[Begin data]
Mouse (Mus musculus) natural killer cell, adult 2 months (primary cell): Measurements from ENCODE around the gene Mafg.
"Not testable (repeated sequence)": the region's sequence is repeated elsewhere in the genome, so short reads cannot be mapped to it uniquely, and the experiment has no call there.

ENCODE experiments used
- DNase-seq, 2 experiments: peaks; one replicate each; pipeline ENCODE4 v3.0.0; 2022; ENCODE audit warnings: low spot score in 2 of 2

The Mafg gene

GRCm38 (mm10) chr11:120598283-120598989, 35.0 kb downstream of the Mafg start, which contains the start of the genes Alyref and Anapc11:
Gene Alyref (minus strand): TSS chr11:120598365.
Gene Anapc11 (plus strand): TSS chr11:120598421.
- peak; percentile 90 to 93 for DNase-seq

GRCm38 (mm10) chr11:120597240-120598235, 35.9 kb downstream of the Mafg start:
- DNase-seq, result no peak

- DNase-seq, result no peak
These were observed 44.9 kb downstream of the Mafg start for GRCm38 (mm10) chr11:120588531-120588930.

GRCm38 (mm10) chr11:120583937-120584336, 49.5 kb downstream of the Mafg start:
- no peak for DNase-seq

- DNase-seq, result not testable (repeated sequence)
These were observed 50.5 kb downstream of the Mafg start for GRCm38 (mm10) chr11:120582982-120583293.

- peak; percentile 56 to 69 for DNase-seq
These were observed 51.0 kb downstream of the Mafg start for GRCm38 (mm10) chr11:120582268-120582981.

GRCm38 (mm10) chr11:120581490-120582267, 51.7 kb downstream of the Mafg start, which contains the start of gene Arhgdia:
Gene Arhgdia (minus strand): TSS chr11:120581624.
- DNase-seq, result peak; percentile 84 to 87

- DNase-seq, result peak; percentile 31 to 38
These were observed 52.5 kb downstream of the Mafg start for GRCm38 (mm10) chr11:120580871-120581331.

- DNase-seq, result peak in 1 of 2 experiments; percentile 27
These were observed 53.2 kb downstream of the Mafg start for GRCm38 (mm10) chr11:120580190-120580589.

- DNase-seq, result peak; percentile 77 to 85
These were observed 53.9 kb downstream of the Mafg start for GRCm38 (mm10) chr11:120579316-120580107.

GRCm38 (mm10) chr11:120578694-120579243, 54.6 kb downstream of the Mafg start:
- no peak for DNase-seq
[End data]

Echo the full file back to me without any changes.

Mouse (Mus musculus) natural killer cell, adult 2 months (primary cell): Measurements from ENCODE around the gene Mafg.
"Not testable (repeated sequence)": the region's sequence is repeated elsewhere in the genome, so short reads cannot be mapped to it uniquely, and the experiment has no call there.

ENCODE experiments used
- DNase-seq, 2 experiments: peaks; one replicate each; pipeline ENCODE4 v3.0.0; 2022; ENCODE audit warnings: low spot score in 2 of 2

The Mafg gene

GRCm38 (mm10) chr11:120598283-120598989, 35.0 kb downstream of the Mafg start, which contains the start of the genes Alyref and Anapc11:
Gene Alyref (minus strand): TSS chr11:120598365.
Gene Anapc11 (plus strand): TSS chr11:120598421.
- peak; percentile 90 to 93 for DNase-seq

GRCm38 (mm10) chr11:120597240-120598235, 35.9 kb downstream of the Mafg start:
- DNase-seq, result no peak

- DNase-seq, result no peak
These were observed 44.9 kb downstream of the Mafg start for GRCm38 (mm10) chr11:120588531-120588930.

GRCm38 (mm10) chr11:120583937-120584336, 49.5 kb downstream of the Mafg start:
- no peak for DNase-seq

- DNase-seq, result not testable (repeated sequence)
These were observed 50.5 kb downstream of the Mafg start for GRCm38 (mm10) chr11:120582982-120583293.

- peak; percentile 56 to 69 for DNase-seq
These were observed 51.0 kb downstream of the Mafg start for GRCm38 (mm10) chr11:120582268-120582981.

GRCm38 (mm10) chr11:120581490-120582267, 51.7 kb downstream of the Mafg start, which contains the start of gene Arhgdia:
Gene Arhgdia (minus strand): TSS chr11:120581624.
- DNase-seq, result peak; percentile 84 to 87

- DNase-seq, result peak; percentile 31 to 38
These were observed 52.5 kb downstream of the Mafg start for GRCm38 (mm10) chr11:120580871-120581331.

- DNase-seq, result peak in 1 of 2 experiments; percentile 27
These were observed 53.2 kb downstream of the Mafg start for GRCm38 (mm10) chr11:120580190-120580589.

- DNase-seq, result peak; percentile 77 to 85
These were observed 53.9 kb downstream of the Mafg start for GRCm38 (mm10) chr11:120579316-120580107.

GRCm38 (mm10) chr11:120578694-120579243, 54.6 kb downstream of the Mafg start:
- no peak for DNase-seq